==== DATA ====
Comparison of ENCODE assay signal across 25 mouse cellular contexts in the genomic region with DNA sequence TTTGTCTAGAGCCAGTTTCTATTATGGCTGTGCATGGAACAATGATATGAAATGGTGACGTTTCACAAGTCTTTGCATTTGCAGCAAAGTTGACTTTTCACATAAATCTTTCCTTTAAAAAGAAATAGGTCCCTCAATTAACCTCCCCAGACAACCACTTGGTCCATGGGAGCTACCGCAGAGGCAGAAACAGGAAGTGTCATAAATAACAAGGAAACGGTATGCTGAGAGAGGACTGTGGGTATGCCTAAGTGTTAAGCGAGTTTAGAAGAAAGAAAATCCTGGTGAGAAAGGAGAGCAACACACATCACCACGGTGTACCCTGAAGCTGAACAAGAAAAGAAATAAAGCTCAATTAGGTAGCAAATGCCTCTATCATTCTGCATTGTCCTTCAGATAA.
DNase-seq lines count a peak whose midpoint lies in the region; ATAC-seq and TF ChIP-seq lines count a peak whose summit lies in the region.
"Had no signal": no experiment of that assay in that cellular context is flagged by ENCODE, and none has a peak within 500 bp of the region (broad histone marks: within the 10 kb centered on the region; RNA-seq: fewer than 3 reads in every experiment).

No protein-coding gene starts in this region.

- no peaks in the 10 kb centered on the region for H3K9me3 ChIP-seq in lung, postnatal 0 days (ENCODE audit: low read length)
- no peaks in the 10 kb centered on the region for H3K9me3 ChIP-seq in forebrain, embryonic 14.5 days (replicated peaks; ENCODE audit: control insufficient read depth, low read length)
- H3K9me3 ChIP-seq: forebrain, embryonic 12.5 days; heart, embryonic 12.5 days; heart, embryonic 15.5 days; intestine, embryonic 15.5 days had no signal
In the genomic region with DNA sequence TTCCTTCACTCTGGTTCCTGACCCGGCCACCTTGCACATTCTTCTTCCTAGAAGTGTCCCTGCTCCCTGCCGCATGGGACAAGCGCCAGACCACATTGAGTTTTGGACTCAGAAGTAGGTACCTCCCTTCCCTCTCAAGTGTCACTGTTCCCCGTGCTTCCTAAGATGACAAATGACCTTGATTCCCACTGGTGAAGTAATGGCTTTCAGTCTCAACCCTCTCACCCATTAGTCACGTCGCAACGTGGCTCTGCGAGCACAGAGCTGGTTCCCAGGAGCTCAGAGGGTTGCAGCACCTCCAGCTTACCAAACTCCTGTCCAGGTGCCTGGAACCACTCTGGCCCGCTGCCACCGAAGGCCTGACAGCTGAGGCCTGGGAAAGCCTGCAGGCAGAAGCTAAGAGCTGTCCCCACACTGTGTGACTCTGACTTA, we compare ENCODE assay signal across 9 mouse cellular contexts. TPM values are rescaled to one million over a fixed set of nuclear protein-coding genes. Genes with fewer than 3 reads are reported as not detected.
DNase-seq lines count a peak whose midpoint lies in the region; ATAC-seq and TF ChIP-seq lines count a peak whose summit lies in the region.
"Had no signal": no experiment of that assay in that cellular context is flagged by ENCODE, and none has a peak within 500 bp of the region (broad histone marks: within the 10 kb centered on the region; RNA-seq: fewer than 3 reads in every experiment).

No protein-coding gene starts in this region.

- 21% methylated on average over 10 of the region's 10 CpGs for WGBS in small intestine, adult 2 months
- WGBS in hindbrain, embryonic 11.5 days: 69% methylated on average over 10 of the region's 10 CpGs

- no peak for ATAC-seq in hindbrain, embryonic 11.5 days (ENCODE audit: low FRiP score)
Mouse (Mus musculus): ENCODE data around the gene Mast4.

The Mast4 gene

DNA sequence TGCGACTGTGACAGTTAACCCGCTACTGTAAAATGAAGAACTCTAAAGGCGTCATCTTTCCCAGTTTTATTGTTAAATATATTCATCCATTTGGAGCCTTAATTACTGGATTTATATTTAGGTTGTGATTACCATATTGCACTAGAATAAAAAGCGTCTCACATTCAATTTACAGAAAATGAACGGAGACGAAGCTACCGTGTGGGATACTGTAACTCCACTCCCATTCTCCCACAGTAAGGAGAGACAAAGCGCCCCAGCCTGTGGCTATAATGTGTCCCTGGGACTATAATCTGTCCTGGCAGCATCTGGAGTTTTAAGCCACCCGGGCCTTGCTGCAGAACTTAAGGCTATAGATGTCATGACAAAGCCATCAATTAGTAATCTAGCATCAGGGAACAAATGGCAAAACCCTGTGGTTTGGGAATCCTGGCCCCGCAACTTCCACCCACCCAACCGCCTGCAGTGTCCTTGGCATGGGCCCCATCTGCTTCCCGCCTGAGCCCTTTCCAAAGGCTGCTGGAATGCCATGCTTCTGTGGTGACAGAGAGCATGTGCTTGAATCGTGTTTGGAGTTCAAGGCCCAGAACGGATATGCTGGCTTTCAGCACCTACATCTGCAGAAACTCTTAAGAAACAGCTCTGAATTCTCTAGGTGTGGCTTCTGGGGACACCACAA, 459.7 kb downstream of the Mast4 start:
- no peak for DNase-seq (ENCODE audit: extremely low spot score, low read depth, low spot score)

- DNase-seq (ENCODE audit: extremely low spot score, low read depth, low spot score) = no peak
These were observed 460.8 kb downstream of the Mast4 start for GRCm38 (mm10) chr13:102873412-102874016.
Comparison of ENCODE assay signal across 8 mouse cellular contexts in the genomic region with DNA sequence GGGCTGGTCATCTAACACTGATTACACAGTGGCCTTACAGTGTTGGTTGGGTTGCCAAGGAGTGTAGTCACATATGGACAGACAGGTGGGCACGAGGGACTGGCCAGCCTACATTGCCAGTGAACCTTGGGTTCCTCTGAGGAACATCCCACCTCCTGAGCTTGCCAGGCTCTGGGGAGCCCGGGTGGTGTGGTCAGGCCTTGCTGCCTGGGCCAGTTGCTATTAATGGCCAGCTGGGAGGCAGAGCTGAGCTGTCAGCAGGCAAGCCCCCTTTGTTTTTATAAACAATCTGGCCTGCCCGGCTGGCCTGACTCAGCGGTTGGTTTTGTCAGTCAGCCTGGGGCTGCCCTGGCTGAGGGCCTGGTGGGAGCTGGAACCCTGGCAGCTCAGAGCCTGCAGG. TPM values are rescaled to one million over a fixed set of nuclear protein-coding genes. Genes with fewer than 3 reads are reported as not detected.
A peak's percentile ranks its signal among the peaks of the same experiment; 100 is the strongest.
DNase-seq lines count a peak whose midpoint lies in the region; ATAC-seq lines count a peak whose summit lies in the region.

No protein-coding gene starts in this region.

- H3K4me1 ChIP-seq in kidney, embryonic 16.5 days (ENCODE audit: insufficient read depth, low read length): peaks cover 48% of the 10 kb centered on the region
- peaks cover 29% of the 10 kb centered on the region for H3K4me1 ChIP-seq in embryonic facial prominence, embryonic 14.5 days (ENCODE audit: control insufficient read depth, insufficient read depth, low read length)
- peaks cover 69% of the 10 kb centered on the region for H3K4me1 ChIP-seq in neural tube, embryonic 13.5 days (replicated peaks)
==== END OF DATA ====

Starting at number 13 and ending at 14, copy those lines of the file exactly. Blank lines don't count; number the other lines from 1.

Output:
- WGBS in hindbrain, embryonic 11.5 days: 69% methylated on average over 10 of the region's 10 CpGs

- no peak for ATAC-seq in hindbrain, embryonic 11.5 days (ENCODE audit: low FRiP score)